Thursday, 23 September 2010

Plum sauce

There’s a Nigel Slater recipe from Kitchen Diaries that I’ve tried three or four times now and never quite managed to crack. The one where he roasts Fragola grapes around the pork for the entire roasting time and somehow ends up with sweet grape-scented jus instead of shrivelled black raisins. I’ve tried a number of different methods, including cooking on a lower temperature and covering the tin with foil, chucking the grapes in later in the process, hiding them under the meat and so on, but have always ended up simply chucking out the burnt debris, carefully deglazing the pan and throwing in more fresh grapes as I do so and squishing them down. It always ends up delicious, but I’m damned if I can see how he does it his way.

I bought a piece of bone-in pork shoulder from the butcher at the weekend and had in mind the same kind of fruity accompaniment, although, instead of grapes, I had some under-ripe plums which needed encouragement of some kind. I also enjoyed the grape-based sauce from the other week, but wanted something with a more Chinese-y aspect. It was a bit of experimentation, but here you go.

Sweat a chopped onion and carrot in a pan in some butter until translucent and soft. Stir in 1-2 tsp flour and let it cook out. Add a good wine glass of red wine, stir in and allow to thicken then add around 300ml chicken stock. I then added a couple of star anise, a merest hint of cinnamon and reduced it by half. I stoned a good handful of plums, halved them and added them to the sauce with a little fresh ginger. Simmer the sauce until the plums collapse, then press through a sieve, scraping the underside with a wooden spoon to collect all the plum flesh. Pour back into the pan and adjust the seasoning – you may even need to add a little sugar, depending on the ripeness (or not) of the plums. You’re aiming for a rich deep flavour with a subtle spice in the background from the star anise.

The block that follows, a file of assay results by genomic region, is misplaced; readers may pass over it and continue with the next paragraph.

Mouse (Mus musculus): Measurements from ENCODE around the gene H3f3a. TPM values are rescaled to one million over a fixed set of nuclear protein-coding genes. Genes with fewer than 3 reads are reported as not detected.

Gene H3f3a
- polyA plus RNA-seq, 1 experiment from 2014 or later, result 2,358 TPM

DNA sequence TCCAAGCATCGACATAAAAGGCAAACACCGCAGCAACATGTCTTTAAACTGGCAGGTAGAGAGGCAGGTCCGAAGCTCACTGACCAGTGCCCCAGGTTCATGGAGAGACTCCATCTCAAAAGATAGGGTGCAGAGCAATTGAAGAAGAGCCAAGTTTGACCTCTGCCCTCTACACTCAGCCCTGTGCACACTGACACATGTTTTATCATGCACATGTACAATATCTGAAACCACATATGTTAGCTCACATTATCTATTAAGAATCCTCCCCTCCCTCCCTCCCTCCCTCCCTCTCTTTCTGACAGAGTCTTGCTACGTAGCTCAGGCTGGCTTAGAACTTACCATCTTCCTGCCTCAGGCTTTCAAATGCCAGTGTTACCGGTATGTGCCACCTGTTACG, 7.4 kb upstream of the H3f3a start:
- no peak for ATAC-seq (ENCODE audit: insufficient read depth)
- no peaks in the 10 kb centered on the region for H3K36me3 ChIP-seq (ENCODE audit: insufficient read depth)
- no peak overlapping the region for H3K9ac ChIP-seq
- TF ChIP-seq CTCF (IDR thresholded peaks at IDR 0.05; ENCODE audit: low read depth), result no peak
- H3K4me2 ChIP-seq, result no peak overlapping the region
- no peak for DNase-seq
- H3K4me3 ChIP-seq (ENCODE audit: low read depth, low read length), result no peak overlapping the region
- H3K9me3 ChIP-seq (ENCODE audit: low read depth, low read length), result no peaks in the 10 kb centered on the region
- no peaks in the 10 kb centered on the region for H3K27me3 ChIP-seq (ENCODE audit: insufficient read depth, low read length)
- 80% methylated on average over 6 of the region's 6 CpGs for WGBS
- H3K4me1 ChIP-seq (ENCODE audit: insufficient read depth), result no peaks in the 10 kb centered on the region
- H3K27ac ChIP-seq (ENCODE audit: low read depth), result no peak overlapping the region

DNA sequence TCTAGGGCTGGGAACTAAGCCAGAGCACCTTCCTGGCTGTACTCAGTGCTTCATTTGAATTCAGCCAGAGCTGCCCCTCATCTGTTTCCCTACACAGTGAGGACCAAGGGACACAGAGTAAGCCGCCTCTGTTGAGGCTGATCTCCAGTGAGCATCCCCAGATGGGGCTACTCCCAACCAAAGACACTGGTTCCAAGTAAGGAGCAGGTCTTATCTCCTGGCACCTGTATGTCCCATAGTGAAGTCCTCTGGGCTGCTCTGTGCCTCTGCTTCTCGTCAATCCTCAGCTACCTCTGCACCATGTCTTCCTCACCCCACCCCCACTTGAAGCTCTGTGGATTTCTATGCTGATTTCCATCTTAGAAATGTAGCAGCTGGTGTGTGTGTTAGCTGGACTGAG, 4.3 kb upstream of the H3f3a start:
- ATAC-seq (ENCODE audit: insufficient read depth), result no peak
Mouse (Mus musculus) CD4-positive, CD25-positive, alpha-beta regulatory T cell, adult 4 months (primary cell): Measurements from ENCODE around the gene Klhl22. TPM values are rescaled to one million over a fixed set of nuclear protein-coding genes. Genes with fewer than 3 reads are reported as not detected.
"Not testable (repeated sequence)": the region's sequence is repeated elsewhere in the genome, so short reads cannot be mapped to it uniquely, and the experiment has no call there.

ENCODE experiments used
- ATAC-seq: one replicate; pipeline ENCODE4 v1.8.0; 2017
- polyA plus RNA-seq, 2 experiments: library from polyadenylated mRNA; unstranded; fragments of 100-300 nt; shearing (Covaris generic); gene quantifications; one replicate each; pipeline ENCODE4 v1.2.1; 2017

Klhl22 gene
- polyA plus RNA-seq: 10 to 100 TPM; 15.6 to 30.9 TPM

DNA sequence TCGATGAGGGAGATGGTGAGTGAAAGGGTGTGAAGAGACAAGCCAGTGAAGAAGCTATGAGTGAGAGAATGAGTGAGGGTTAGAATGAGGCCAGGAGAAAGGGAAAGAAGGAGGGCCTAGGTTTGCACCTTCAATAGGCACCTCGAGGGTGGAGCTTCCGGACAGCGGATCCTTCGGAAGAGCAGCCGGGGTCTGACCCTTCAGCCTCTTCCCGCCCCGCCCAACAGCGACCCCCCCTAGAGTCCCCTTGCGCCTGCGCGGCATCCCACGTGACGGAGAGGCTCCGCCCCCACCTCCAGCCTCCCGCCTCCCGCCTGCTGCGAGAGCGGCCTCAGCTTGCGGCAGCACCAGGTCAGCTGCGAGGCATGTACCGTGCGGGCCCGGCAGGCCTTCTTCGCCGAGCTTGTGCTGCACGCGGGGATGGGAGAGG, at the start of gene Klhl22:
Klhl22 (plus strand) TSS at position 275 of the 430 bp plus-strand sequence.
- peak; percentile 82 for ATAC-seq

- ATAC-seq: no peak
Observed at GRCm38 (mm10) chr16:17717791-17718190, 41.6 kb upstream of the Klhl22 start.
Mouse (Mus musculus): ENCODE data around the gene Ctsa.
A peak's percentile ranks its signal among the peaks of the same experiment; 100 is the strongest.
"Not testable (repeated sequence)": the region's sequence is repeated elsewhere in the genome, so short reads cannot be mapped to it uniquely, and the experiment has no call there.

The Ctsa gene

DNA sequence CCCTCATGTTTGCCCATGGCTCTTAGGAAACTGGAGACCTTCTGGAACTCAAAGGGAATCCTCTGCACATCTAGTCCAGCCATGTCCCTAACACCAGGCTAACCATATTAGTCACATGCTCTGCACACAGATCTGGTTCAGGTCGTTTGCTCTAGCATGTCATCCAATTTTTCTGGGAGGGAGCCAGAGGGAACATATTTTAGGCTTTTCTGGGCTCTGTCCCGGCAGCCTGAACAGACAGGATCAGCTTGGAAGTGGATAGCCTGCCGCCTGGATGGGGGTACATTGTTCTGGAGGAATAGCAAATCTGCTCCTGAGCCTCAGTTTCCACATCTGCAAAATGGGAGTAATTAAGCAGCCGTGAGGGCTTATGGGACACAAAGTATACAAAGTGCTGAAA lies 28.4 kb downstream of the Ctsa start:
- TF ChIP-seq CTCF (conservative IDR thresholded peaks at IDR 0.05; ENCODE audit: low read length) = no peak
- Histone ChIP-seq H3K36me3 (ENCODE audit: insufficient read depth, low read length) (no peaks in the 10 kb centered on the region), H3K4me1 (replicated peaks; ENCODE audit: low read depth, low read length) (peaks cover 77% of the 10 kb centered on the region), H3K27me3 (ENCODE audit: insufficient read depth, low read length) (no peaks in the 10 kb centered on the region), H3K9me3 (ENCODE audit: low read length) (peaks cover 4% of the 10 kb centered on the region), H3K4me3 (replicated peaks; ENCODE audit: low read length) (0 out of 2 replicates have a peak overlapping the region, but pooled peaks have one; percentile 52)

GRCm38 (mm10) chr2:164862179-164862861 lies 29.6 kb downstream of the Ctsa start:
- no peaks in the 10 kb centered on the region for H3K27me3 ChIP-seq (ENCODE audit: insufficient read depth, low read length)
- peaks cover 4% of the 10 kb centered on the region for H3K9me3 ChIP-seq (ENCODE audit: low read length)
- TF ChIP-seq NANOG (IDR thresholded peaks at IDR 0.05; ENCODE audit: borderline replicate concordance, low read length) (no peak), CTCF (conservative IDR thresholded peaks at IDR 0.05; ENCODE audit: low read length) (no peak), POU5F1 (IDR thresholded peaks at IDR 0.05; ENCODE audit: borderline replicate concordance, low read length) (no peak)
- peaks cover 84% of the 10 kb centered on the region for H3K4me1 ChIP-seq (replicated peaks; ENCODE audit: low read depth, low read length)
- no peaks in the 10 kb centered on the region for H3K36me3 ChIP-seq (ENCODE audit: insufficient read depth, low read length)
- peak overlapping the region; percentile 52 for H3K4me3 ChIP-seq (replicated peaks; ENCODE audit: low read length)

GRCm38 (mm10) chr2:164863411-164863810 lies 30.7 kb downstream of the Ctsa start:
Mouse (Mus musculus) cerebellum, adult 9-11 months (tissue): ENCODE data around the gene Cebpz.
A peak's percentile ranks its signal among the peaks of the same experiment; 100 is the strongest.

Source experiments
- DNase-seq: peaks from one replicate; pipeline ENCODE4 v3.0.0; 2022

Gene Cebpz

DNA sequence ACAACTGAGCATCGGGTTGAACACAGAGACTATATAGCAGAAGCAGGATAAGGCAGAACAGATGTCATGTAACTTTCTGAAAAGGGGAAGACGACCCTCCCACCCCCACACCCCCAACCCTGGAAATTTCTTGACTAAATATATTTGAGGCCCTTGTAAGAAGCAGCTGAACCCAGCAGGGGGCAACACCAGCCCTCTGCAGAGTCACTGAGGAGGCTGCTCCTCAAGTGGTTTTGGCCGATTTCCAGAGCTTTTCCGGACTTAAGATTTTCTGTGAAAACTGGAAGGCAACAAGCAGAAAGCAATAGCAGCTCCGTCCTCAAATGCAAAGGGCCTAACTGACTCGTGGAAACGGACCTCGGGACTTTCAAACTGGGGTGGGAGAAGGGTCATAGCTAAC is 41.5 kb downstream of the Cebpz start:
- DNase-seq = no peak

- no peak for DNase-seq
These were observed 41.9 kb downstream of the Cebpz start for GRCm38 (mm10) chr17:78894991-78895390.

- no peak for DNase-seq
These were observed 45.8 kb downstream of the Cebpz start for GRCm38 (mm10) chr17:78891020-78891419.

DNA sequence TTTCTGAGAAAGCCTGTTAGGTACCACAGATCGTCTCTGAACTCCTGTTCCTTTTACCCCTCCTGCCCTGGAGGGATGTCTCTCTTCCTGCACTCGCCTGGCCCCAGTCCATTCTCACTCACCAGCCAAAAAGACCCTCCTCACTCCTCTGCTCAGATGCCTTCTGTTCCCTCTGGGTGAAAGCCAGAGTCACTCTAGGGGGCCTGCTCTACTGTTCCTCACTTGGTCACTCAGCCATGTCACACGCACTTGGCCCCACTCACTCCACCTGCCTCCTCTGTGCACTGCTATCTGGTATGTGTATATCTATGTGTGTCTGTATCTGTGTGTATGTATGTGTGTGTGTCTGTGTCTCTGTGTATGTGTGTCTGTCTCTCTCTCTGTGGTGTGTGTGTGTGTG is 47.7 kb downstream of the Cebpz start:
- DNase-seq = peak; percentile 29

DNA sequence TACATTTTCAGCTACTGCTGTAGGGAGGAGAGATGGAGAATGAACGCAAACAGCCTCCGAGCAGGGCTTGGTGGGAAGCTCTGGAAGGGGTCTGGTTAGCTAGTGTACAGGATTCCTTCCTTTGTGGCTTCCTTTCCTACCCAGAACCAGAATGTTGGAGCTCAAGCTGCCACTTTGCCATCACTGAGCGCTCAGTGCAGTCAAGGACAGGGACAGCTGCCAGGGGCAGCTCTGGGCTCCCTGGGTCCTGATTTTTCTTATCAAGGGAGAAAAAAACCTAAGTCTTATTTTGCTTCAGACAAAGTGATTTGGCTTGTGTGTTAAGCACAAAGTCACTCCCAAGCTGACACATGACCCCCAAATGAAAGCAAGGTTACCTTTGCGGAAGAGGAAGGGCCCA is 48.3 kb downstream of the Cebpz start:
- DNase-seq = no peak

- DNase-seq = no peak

We had some of the sauce with the roast pork and roast potatoes and some sauteed kale, but it was even better the next day reheated and poured over diced leftover pork stir-fried with green beans and aubergine and tossed with noodles. When you reheat the sauce for this, you might want to increase the Chinese spices and add a little chilli.

Technorati Tags: ,,,

No comments: